What about Ranking the Uncharted Series from Worst to Best?

Uncharted 4: A Thief’s End marked the end of Nathan Drake’s story, but there’s still one more adventure to go. Uncharted: The Lost Legacy brings back fan-favorite Chloe Fraser alongside Uncharted 4 villain Nadine Ross as the pair take a trip to India after the events of the last game. The developer now looks towards the inevitable Last of Us sequel and probably another new IP from their second team as the studio faces a future without Nathan Drake. But we can always look back to the series’ past to determine which treasure hunting adventure tops the list. Without further delay, enjoy our “Uncharted Series Countdown” as we rank the games from worst to first.

6. Uncharted: Golden Abyss

Yes, I’m cheating a little bit, as Golden Abyss was actually developed by Sony’s Bend Studios but it is enough of an ‘AAA’ experience to be put on the list, and many believe it to be better than 2007’s Drake’s Fortune. Golden Abyss takes Drake and Sully to Panama where a new cast of characters are involved in another grandiose plot. The problem with having an Uncharted game on a technologically weaker handheld is that the developer can’t really show off the set-pieces the series is known for or the breathtaking acting during cut-scenes. Not to take away from the Vita title as it looks gorgeous on the handheld and has a strong narrative to boot. But it just can’t keep up with its technologically superior older brothers.

5. Uncharted: Drake’s Fortune

With the first game in the Uncharted series, developer Naughty Dog introduced Drake and his merry cast of adventurers to PlayStation 3 players. The use of motion capture was a fairly novel idea to employ in games and should have been the first of many signs as to how seriously Naughty Dog would take their storytelling. Voice actors were no longer just recording in booths, as they now wore full body suits that translated into believable cut-scenes in-game. But just as with Golden Abyss, Drake’s Fortune was just not at the level its sequels achieved in both narrative and action aspects. Although to its credit, it did deliver us one of the best quotes in the series’ history with a line from Drake’s mentor and friend Sully noting with a chuckle, “El- God damn –Dorado.”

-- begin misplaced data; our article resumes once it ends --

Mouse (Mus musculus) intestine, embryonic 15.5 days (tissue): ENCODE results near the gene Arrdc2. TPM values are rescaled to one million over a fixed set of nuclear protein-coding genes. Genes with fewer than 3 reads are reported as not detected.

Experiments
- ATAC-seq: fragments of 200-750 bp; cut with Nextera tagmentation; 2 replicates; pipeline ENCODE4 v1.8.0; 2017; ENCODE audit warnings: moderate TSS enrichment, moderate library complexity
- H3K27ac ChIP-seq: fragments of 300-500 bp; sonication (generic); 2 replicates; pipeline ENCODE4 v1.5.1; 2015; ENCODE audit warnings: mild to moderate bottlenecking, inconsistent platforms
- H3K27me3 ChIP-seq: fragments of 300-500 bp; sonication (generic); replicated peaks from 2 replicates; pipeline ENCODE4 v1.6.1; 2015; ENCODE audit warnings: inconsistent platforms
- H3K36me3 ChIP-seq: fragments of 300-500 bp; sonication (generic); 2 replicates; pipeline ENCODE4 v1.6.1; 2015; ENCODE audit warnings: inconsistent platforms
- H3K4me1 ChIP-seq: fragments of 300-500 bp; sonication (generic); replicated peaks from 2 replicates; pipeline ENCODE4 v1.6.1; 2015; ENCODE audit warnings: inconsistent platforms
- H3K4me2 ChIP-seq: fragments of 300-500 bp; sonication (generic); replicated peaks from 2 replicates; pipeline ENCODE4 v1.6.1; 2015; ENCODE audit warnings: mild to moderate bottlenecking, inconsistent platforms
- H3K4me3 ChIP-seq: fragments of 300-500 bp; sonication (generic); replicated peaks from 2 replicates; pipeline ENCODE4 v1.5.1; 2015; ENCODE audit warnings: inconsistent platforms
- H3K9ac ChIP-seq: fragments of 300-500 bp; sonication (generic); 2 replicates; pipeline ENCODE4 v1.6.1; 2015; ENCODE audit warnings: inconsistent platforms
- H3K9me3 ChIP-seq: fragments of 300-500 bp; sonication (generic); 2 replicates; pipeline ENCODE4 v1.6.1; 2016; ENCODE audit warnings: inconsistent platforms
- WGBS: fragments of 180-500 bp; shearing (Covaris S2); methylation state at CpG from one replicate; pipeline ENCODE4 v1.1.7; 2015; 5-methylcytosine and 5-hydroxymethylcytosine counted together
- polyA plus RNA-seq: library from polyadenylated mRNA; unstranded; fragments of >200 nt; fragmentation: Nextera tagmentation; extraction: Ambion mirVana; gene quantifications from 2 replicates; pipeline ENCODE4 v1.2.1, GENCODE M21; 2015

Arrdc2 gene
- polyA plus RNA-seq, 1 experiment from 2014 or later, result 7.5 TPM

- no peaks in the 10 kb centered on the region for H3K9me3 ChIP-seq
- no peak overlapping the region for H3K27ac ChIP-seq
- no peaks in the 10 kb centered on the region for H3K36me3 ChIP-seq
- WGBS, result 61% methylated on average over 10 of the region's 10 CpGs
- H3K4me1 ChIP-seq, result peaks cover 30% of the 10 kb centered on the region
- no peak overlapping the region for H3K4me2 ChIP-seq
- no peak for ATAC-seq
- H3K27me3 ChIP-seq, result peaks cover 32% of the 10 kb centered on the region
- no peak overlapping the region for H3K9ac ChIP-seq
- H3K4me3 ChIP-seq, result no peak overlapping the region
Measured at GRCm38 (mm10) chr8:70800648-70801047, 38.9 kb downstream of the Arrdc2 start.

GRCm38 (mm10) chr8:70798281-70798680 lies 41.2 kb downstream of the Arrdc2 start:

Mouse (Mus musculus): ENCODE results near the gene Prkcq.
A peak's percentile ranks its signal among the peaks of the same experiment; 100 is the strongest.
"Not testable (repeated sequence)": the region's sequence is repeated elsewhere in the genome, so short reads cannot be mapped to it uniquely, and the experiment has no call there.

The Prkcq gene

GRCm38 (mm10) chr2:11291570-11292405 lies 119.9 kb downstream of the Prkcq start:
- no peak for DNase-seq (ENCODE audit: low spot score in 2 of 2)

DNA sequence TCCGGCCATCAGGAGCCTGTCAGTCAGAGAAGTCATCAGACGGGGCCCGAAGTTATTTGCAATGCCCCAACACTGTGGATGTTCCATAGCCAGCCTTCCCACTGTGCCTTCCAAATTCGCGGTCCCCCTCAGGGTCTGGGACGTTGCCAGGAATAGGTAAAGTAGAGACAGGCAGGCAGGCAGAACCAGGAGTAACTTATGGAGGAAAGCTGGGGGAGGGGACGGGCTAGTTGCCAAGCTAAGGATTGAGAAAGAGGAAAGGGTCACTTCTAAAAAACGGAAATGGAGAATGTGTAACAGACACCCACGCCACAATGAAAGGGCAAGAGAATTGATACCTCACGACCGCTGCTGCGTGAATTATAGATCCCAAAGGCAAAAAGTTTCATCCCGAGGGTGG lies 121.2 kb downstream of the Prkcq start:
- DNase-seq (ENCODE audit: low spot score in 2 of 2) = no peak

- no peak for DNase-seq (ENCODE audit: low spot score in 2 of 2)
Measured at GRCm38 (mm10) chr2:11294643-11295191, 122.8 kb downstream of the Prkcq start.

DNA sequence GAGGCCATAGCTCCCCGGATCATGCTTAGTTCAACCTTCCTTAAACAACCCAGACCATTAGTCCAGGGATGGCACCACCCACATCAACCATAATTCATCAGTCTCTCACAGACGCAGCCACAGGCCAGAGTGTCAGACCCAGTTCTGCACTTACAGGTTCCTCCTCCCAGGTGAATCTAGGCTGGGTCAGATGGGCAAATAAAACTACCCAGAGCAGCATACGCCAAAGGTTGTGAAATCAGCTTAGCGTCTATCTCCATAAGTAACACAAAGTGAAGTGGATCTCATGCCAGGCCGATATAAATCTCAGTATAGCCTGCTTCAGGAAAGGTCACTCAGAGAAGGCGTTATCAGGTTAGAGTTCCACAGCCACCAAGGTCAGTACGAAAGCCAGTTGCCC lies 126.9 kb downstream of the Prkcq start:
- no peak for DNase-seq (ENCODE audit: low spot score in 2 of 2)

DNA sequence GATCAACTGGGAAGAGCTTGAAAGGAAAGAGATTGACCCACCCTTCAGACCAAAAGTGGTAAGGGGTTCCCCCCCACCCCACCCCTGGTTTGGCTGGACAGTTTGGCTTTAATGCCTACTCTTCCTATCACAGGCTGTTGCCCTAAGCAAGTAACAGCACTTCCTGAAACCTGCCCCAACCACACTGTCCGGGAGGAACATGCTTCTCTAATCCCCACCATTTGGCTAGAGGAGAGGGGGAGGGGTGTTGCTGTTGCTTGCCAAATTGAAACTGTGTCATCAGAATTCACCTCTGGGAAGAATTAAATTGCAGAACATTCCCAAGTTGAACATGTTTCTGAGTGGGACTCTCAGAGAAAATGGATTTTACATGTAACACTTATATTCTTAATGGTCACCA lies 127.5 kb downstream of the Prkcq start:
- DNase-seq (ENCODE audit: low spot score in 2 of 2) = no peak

4. Uncharted: The Lost Legacy

The Lost Legacy is essentially the middle part of an Uncharted game. It’s great in many ways, but it doesn’t do anything as well as any other game. Its writing is not as good as Uncharted 4’s, its action is not as good as Uncharted 3’s, and its pacing is not as good as Uncharted 2’s. But it doesn’t have a single, significant flaw that I can think of. However, there are a few misgivings. Naughty Dog played up a completely foreign adventure to India only to throw us into a generic jungle setting that could have been set anywhere in the world. The Western Ghats section of the game has little to no Indian architecture. It’s just a bunch of trees and rocks. They may be beautiful, but that doesn’t really scream “India” to me. Certain characters are used as plot devices, ignoring any kind of character development to make me care about them. The chemistry between Chloe and Nadine is suspect, at best. Not to mention, the ending is a little disappointing. The Lost Legacy proves that Uncharted is not suited for DLC-style content. It works with The Last of Us because the main campaign is simple in its nature. Whereas in Uncharted, there has to be cities collapsing and set-pieces galore which doesn’t work within the budget of an expansion.

3. Uncharted 4: A Thief’s End